Unlocking Democracy: Inside the Most Insecure Voting Machines in America


(Rob Pegoraro/Yahoo Tech)

Like hundreds of thousands of other Virginians, I’ve been casting ballots for over a decade using Winvote voting machines. I now have physical proof of how catastrophically insecure those machines are.

It’s a tiny key that opens the plastic door hiding the USB port on every Winvote terminal. 

This keepsake came my way at an eye-opening presentation about voting-machine security at this past Tuesday’s Usenix Security Symposium in Washington.

Jeremy Epstein, a security scientist with SRI International, has spent years investigating the weaknesses of these and other electronic voting systems. But even he didn’t know how bad Winvote terminals were until this past April.

That’s when the Virginia Information Technologies Agency condemned the security of these machines and banned them from the commonwealth. Their only remaining use was, literally, as a lesson to others.

Epstein led off his his talk by asking the audience if any of us would like a Winvote key. (“All the keys are the same for every Winvote that’s ever been made, because that way it’s easier,” he pointed out.) How about one of the smart cards that poll workers used to administer these machines?

I took one of each. He also offered us one of the spare Winvote terminals he had stashed in his car, but I passed on that.

The e-voting gold rush

In the aftermath of the 2000 election, Congress passed the Help America Vote Act of 2002. Among other things, the Act banned punched-card and mechanical-lever voting machines. That in turn led to a rush to implement digital voting systems such as Winvote.

Outside of Virginia, only a few counties in Pennsylvania and Mississippi adopted Winvote (from the now-defunct Frisco, Tex.-based Advanced Voting Systems). But Winvote terminals had much in common with other electronic voting machines of that time: They were built to win government contracts. And they were based on general-purpose Windows platforms that made them needlessly complex and vulnerable to exploits.

On top of that, vendors paid too little attention to configuring those systems for security. (See, for example, the flaws in Diebold’s voting machines that Johns Hopkins University professor Avi Rubin documented soon after Maryland agreed to spend $55 million deploying them statewide.) The geniuses behind Winvote, however, botched the job worse than anybody else.

It wasn’t just the horrible voter interface. (My favorite example of that: When you chose a candidate on the Winvote touchscreen, your choice was highlighted in red, with an “X” next to it — which by any normal interface standards looked very much like you were voting against that person.) The innards were even worse.

As Epstein explained in his autopsy Tuesday:

• Winvote’s machine runs a version of Windows XP that hasn’t had patches installed since 2004 — four years before AVS deservedly went out of business.

• Its wireless network is “safeguarded” with insecure WEP encryption — and the password is abcde.

• The Windows admin password is (no, I’m not making this up) admin.

• Windows file-sharing is left on.

• The machine tracks votes using an obsolete version of Microsoft Access, in which the unencrypted database file is “protected” with a five-character password that a security tool cracked in seconds. (That password — shoup — apparently refers to a voting-machine company with a history of criminal indictments.)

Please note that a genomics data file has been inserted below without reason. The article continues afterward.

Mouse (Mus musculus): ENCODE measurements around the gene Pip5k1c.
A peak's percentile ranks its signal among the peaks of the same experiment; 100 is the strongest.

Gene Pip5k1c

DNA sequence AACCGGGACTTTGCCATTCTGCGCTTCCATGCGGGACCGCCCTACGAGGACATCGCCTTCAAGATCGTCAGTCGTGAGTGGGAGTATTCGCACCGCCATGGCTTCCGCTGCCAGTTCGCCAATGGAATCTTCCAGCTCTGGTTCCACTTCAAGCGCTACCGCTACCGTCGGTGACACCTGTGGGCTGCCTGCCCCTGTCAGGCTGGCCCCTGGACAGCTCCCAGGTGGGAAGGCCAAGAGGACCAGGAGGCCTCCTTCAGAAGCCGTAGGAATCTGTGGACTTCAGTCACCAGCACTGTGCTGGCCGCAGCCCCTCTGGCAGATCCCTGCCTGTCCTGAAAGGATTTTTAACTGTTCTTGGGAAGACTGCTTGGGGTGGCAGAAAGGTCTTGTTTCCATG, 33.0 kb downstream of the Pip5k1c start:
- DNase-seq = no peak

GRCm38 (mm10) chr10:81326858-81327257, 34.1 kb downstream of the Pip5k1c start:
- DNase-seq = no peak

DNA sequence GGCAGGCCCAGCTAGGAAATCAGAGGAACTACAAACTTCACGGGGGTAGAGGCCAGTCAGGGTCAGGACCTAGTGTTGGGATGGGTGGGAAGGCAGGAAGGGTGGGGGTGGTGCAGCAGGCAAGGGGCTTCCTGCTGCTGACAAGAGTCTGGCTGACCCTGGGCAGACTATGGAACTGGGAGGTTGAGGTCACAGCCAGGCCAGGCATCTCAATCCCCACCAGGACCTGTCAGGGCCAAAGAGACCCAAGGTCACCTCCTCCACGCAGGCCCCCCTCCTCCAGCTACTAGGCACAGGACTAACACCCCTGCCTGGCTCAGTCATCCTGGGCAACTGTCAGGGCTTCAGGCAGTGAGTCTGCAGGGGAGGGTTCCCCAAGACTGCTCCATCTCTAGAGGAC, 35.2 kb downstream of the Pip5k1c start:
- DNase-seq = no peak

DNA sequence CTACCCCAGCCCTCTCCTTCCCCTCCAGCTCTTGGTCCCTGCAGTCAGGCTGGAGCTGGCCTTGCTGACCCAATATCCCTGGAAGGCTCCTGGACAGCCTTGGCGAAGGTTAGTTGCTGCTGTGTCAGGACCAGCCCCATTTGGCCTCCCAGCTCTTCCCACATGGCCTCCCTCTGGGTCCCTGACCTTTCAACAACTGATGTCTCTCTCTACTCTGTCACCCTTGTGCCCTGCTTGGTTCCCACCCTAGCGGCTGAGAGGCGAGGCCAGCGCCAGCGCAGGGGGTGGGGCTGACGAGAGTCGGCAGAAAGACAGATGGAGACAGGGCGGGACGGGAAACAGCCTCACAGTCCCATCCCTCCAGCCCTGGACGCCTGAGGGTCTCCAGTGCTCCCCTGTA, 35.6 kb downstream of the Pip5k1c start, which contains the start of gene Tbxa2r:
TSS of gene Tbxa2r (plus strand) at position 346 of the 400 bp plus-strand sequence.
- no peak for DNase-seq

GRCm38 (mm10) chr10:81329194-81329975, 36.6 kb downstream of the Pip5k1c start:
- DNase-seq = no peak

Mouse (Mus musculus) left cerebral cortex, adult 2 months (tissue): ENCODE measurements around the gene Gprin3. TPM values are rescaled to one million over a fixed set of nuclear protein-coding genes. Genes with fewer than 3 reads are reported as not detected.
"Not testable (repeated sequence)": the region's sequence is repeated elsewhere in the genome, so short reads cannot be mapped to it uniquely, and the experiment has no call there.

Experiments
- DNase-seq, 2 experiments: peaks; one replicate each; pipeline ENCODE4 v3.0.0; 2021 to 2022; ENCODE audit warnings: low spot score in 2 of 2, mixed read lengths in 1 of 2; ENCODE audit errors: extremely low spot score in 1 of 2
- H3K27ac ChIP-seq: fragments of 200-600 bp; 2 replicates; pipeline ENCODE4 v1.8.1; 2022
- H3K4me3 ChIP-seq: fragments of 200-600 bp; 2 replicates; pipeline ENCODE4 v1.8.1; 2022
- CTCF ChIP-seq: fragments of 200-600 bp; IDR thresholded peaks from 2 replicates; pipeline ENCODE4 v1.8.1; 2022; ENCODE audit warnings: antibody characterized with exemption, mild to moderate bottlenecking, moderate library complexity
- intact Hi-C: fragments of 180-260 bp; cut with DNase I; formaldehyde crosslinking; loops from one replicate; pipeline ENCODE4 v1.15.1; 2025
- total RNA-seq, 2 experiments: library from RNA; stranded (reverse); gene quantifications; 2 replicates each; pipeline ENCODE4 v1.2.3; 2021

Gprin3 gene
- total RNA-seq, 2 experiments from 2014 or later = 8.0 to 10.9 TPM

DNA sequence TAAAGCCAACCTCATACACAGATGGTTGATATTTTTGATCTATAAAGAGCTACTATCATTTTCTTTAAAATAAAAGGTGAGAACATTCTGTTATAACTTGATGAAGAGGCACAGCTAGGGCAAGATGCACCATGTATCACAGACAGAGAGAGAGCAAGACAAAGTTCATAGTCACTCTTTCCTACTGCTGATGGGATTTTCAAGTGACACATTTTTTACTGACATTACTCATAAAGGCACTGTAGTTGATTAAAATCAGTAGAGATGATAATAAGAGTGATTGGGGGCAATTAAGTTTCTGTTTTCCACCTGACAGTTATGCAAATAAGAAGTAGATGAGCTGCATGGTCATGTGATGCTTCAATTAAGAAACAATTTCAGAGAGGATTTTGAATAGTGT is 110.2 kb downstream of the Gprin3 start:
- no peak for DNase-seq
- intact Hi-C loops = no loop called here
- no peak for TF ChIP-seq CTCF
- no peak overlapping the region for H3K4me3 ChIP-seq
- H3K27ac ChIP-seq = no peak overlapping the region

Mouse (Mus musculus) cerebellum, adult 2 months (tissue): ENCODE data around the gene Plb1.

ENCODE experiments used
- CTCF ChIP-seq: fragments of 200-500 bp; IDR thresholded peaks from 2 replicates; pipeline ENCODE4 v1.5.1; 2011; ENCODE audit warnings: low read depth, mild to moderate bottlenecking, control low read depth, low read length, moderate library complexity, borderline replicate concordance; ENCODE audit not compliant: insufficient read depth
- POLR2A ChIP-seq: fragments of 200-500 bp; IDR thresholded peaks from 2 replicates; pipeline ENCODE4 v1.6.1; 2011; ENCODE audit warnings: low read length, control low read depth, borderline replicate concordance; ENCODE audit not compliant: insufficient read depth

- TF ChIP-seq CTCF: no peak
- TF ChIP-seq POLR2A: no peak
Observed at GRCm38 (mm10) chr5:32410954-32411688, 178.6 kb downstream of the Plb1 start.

• The system doesn’t log changes to that file.

• You can’t turn off the WiFi; if you remove the wireless card, the device won’t boot.


All that, Epstein explained, made it trivial to edit election results from a polling place’s parking lot: Connect to the WiFi, log into Windows, download the Access file, unlock and edit it, upload it, then sit back and watch the election results.

“You don’t need to write a single line of code,” he said. “This is not hacking in any meaningful sense of that word.“

Panacea or poison

I knew all that from reading Virginia’s damning report, but being reminded of this idiotic use of my tax dollars — which might have continued had poll workers not complained that Winvote terminals crashed when they tried to download music on their iPhones — made me angry all over again.

Then I looked up some of the closer election results in recent Virginia elections — such as the 2014 special election for state senate in which Lynwood Lewis (D) defeat Burwell Coleman (R) by all of nine votes — and got seriously nervous.

We will never know with certainty whether tampering with Winvote machines actually affected the outcome of an election. The only thing we know for sure is that we put too much trust in the idea of upgrading analog systems to digital ones — the Help America Vote Act of 2002 didn’t require election officials to use computers as voting terminals — and then threw money at the wrong vendors.

The cities and counties that invested in the Winvote loser were’t alone in deluding themselves about a digital upgrade fixing everything. As later Usenix sessions Tuesday made clear, they’ve got company.

In Australia, an online election was left vulnerable to tampering by insecure third-party analytics code on the voting site. Here in the U.S., “verified voting” systems confuse voters trying to confirm that their ballot was recorded properly and then see many incorrect receipts go unreported anyway.

We have to be smarter and more skeptical about this, because our choices in voting systems are usually long-term decisions. “Once they’re here, they stay here for a long time,” Epstein said. “What is the threat model going to look like in 2025 or 2030?”

Email Rob at rob@robpegoraro.com or follow him on Twitter at @robpegoraro.